Pirates need help from McCutchen, pitching prospects to make second-half surge



Pirates center fielder Andrew McCutchen will need to revert to MVP form in order for the Pirates to make the playoffs in 2016. (TNS)

By David Leftwich / Staff Writer

The Pittsburgh Pirates have struck out with their pitching staff in 2016.

Between injuries and underwhelming performances, the Pirates’ starting rotation is not working out, and it’s time for a change. The Pirates are in desperate need of a spark, and their top three pitching prospects can infuse the energy the team needs.

Offensively, the Pirates are still a good team. Their .266 batting average ranks fourth in the National League.

But players like Jordy Mercer and John Jaso have regressed from the .300 range and are now hitting .275 and .276, respectively, and former MVP Andrew McCutchen is still dwelling at a meager .243 batting average.

McCutchen hit two home runs in a win over the Los Angeles Dodgers Saturday, but he went 0-for-4 on Sunday and still doesn’t appear to be out of his slump. He is clearly getting frustrated, and it resulted in the first ejection of his eight-year career Sunday night against the Dodgers.

After taking a called strike three that was more than three inches below the strike zone, McCutchen was thrown out of the game for spiking his bat and arguing with the umpire. He also disagreed with an earlier strike call in the at-bat that was more than an inch low.

“I don’t want to feel like I’m being taken advantage of,” McCutchen told the Pittsburgh Post-Gazette. “So, honestly, it felt like I had to take matters into my own hands and speak my piece.”

Frustration is mounting for the entire team, which has lost 13 of its last 18 games. Injuries have played a huge part in the slump, as ace pitcher Gerrit Cole and starting catcher Francisco Cervelli — who is crucial to the handling of the pitching staff — are on the 15-day disabled list.

But every team deals with injuries in a 162-game season, and the Pirates need to overcome them just like any other team — by calling for reinforcements.

Their top pitching prospects ­— Jameson Taillon, Chad Kuhl and Tyler Glasnow — are ready to help. All three sported ERAs below 2.60 in 60-plus innings of action for the Triple A Indianapolis Indians.

Of course there’s no comparison between the minors and the majors, but the Pirates’ three remaining healthy starters from the Opening Day rotation — Jon Niese, Jeff Locke and Francisco Liriano — all have ERAs above 4.90, nearly twice as high.

Taillon was the first of the three prospects to break through, giving up three runs in six innings in his first major league start against the New York Mets June 8.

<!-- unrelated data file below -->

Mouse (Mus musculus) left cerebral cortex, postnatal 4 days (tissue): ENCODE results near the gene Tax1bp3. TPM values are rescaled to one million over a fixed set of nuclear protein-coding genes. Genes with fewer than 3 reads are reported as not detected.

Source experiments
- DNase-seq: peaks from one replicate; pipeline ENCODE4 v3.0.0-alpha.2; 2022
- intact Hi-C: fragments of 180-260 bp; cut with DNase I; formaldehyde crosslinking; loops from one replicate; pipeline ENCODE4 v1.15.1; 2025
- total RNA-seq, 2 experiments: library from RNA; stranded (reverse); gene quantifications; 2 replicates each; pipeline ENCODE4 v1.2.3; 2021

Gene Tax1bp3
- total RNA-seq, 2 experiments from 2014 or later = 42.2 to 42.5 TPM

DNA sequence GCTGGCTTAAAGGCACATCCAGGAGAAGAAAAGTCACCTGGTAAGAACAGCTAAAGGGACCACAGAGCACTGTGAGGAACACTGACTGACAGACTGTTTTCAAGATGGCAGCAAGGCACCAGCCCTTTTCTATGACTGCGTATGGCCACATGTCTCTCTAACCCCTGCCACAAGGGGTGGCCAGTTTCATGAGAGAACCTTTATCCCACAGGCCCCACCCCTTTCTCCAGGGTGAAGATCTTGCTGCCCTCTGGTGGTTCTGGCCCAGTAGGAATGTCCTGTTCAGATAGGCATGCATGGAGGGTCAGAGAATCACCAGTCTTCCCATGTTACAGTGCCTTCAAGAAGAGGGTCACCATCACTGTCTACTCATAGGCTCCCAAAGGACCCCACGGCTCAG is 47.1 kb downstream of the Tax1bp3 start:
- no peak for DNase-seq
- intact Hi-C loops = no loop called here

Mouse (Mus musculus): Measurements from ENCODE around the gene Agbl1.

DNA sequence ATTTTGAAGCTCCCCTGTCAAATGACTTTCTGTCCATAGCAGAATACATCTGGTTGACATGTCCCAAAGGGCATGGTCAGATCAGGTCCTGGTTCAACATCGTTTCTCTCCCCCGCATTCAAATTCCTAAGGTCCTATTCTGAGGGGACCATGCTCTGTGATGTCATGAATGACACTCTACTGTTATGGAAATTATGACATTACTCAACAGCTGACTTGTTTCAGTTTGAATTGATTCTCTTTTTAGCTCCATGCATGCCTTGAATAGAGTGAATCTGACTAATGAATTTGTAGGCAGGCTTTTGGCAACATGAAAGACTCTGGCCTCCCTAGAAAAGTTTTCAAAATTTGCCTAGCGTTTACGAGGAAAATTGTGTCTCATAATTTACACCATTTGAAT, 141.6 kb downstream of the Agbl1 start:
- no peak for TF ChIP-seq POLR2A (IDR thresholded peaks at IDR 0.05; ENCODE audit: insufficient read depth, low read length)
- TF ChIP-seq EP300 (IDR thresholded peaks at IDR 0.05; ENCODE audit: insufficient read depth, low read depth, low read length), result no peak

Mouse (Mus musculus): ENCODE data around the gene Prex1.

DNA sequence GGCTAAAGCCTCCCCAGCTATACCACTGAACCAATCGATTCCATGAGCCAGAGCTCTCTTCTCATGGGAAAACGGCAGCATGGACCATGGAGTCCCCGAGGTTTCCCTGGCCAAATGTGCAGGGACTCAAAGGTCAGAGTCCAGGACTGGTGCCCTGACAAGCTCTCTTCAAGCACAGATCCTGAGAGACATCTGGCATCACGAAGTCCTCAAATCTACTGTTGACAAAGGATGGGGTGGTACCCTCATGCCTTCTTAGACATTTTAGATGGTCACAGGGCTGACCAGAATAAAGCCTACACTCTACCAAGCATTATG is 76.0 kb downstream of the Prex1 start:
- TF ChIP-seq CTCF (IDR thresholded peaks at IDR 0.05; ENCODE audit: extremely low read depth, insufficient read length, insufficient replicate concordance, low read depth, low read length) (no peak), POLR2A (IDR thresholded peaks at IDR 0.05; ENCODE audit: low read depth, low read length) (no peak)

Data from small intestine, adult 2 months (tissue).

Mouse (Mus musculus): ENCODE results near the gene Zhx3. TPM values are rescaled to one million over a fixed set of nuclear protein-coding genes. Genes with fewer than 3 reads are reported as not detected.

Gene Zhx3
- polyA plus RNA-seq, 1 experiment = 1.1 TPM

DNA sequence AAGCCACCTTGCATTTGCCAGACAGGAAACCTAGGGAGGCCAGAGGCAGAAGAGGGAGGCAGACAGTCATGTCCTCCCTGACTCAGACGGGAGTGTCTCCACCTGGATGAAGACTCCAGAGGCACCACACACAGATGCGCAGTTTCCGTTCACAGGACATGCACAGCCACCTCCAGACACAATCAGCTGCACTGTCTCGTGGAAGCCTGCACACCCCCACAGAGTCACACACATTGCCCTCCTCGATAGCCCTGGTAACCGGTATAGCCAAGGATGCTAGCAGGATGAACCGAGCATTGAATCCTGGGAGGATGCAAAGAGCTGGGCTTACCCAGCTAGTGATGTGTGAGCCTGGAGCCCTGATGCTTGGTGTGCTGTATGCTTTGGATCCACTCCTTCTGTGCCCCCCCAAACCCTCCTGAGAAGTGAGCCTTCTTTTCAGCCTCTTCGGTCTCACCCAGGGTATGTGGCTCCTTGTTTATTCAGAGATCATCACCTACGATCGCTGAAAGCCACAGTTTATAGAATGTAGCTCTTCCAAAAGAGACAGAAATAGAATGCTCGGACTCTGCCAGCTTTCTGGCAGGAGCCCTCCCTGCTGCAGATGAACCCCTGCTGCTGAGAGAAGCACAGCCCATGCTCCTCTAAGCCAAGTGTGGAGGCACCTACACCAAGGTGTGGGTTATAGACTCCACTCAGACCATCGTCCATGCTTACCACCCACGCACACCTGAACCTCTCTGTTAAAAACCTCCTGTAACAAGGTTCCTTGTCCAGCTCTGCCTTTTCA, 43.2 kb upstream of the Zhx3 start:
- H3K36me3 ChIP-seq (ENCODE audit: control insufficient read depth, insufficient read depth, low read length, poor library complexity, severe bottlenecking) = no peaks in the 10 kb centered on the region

The second overall pick in the 2010 MLB Draft, Taillon has spent six years in the Pirates’ farm system but is still only 24. He was sidelined for two full seasons in 2014 and 2015 with an elbow injury that required Tommy John surgery, but bounced back with a 2.04 ERA this year in Triple A.

Taillon is 1-1 with a 4.50 ERA in four starts, but that includes an eight-inning, one-hit, scoreless masterpiece in his second start against the Mets.

Kuhl was the next man to get the call up. Under the bright lights of ESPN Sunday Night Baseball, with an estimated 50 family members making the trip from Delaware to see his debut, he gave everyone a night to remember.

His opponent for the first start of his big league career? Only the best pitcher on the planet and one of the best of all time — three-time NL Cy Young Award winner and 2014 NL MVP Clayton Kershaw, in the midst of his best season yet.

The Pirates tagged Kershaw for four runs in the second inning, and they made those runs hold up.

Kuhl gave up two big hits to Justin Turner ­— a two-run home run and an RBI double — but outdueled the Dodgers’ ace over five solid innings and tagged out Turner on a play at the plate to preserve a one-run lead.

“You [have to] love the kid going in head-first with the ball and the glove, too,” Pirates manager Clint Hurdle said after the game. “I mean, that’s backyard baseball at its finest.”

The Pirates’ shaky bullpen reverted to 2015 “Shark Tank” form with four scoreless innings to deliver Kuhl his first big-league win.

Glasnow — the Pirates’ top overall prospect and still only 22 years old — entered his start for Indianapolis Monday with a 1.61 ERA after back-to-back outings without surrendering a hit. He’s clearly ready for the big leagues, and at 37-40, the Pirates need him now.

After three straight years of making the postseason, anything less this season would be a disappointment. The team’s patchwork Opening Day rotation was doomed from the start.

Now it’s time to see if the prospects of the future can be the saviors of the season.

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